Aside from diversion, we really ought to be discussing overdose prevention centres. Now these really do get politically prickly. Currently there are 78 in operation across the world saving thousands of lives, every day. No-one has ever died in one, not one person. Yet people in this country die on the streets in the absence of one every day. Terminology here is important. A drug consumption room is never going to get anywhere.. the non smoking rules alone will scupper all attempts. But what of an enhanced harm reduction centre? A safe space, be it medicalised or supportive within a homeless shelter, with a needle exchange, a spectrometer, a nurse, a drug worker who can scan for a safe vein, test the heroin, supply safe works, watch you while knowing you’re breathing, ready to respond if you get into trouble with oxygen and naloxone.. What if this nurse talks to you, asks where you are staying tonight, offers something to eat, dry clothes, a cup of tea.. what if they were to offer you an appointment or some free 24 hour social capital? You’d go back, next time wouldn’t you.. to stay safe, knowing should you run into trouble there’s a lifeguard watching you, helping you with a smile. Not the same face you see grimacing back at you while drawing water from a puddle on your freezing street bed.
The laws create a risk to the medical professional in this situation, doing their public and moral human duty to look after someone who needs help. Is there honestly the public interest to prosecute this professional? Absolutely not.
Policy makers point towards the complexity of overdose prevention sites. I feel the next steps are for academia to lead, design and build a site, with funding working in partnership with Local Govt, health and police to enable a study and inform the evidence base with new British research. Much in the same way the UK pioneered Heroin assisted treatment, including the RIOTT trials.
I lightly touched upon drug testing. Consideration should be given to front of house drug safety testing, not just at festivals, but night-time economy centres and city centre drug services. There are some brilliant facilities out there and they save lives and educate; another golden gateway to harm reduction for people who are never likely to enter a drug service.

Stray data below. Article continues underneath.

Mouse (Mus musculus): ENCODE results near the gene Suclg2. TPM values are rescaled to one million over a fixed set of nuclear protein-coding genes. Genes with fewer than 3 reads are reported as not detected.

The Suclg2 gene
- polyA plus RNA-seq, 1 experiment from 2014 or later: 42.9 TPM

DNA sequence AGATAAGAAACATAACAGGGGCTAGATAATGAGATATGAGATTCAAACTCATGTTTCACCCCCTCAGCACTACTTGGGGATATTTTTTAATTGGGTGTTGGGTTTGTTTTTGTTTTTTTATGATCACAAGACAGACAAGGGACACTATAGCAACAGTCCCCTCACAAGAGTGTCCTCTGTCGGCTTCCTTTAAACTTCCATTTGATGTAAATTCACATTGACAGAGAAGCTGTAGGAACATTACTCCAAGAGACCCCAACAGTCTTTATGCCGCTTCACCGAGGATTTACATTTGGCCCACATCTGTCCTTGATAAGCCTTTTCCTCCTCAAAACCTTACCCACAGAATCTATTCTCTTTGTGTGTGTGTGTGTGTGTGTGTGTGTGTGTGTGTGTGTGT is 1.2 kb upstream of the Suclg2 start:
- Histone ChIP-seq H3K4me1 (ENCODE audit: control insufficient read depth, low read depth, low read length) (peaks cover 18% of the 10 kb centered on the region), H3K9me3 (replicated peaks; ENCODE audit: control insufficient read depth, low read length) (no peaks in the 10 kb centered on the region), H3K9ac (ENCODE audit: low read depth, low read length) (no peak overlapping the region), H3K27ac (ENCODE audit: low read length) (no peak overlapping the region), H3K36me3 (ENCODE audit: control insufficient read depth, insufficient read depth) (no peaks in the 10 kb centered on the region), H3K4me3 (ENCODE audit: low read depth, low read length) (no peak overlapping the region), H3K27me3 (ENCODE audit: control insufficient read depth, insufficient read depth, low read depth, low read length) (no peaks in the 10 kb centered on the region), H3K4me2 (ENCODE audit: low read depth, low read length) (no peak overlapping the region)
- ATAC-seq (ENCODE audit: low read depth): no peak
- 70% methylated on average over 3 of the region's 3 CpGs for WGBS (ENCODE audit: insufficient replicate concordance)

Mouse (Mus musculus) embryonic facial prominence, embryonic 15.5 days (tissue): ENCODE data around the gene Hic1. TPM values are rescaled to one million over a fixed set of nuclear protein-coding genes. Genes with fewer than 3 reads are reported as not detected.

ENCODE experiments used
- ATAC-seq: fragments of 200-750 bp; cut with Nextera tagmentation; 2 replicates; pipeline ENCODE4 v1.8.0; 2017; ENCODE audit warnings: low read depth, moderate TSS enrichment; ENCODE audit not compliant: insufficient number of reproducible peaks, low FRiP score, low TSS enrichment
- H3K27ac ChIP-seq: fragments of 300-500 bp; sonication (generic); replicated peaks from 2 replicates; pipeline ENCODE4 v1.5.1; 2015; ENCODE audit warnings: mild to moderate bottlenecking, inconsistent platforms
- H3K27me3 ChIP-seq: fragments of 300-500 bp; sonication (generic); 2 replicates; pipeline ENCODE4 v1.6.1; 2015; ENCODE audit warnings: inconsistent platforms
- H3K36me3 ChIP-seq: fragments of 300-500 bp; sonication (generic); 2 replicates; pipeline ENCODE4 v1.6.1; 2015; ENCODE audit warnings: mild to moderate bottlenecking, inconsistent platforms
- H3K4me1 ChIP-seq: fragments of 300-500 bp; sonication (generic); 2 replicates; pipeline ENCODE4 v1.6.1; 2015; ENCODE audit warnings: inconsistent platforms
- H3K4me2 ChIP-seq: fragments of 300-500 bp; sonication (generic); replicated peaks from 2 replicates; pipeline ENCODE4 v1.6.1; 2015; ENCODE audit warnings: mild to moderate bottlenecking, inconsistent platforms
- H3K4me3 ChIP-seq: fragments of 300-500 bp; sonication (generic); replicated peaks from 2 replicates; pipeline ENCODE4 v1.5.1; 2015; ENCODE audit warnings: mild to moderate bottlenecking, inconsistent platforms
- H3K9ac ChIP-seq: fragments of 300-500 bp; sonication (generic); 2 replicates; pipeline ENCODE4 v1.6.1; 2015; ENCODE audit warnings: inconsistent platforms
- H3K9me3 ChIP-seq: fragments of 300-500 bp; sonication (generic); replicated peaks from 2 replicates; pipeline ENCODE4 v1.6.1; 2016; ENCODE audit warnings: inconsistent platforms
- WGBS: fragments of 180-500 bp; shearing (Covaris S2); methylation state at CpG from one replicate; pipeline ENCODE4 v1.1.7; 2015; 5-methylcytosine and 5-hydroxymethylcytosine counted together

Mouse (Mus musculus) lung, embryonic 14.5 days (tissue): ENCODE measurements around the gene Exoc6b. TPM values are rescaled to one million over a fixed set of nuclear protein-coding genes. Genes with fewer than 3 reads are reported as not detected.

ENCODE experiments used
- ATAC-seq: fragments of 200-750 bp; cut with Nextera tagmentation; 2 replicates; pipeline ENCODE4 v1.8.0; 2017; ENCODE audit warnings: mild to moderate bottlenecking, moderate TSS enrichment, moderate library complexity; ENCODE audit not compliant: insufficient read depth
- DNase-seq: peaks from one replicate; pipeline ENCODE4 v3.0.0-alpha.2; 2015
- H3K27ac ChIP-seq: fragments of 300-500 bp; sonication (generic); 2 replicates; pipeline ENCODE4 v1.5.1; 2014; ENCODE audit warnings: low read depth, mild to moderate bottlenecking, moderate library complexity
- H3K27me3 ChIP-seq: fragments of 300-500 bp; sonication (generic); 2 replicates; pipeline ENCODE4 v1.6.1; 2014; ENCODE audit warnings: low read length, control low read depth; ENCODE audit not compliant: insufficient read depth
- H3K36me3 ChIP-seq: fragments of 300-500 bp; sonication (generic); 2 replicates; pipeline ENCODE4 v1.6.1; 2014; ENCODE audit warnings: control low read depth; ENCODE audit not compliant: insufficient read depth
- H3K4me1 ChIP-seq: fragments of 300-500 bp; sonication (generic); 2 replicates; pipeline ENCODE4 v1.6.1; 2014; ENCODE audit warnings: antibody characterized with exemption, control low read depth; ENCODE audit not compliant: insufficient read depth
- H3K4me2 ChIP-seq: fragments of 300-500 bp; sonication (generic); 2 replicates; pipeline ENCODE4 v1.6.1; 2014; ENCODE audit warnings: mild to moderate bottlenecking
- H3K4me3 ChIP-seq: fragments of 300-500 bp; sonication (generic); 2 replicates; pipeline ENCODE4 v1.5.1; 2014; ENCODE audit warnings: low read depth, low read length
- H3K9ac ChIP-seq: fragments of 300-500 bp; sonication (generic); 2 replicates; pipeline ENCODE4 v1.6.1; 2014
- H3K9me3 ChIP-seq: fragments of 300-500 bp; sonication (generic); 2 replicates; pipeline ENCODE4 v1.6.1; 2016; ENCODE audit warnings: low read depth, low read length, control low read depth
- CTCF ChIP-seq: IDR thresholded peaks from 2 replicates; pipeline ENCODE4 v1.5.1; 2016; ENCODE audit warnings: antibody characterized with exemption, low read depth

Heroin assisted treatment not only benefits the client and our society but it benefits policing and crime reduction. I hope that I am not conflating the evidence here but it’s estimated that the top 10% heaviest heroin users consume half of all illicit street heroin. If you prescribed diamorphine to that user group (acknowledging the simplifying nature of this sentence) HAT is capable of significant organised crime disruption, probably more than we have seen before. HAT goes further, assuming that group may well be committing acquisitive crime to fund their use, that’s a substantial amount of crime reduction potential too.
Back to the client. They are again in treatment.. lifesaving treatment.
Oh but wait, watch the media headlines.. Police give out free heroin to addicts? Surely not. What good is the media’s sensationalism of addiction?... “Spice Zombies”, “Police go soft on drugs” Surely there’s nothing soft about preventing death?
Why then are drugs so heavily debated and politicised? We have a timely opportunity now to discuss drug policy. Dame Carol Black’s second review is a golden opportunity for leadership and evidence and change. There are many unintended consequences of the way drugs are policed. We know the damage that stop searching is causing communities’ trust and confidence. We know the numbers of children being prosecuted for possession with intent to supply has risen significantly since 2012 – that’s children being sent to prison because adults control a lucrative commodity and wield power and influence and harm. Racial disparity is shocking too, for disproportionate searches but also for convictions. This is a whole system issue, not just police in isolation.. everyone needs to step up here and policing drugs is an issue to address quickly.
I am not some renegade. I am also not a lone voice. I am assiduous, apolitical. I serve without fear or favour. Yes, I provide a platform and amplify the voice of hidden communities because I work within those communities, both in policing and with DrugFAM as a Trustee. I also work proudly with several charitable organisations who passionately care about people and their rights; the leadership of Release, Transform, Humankind, Collective voice and the many charities they work alongside everyday is life affirming, inspiring and humbling – They each save lives, every single day. I am simply doing my job as a social leader delivering social justice and as a caring human because I care about the deaths I will read about tomorrow.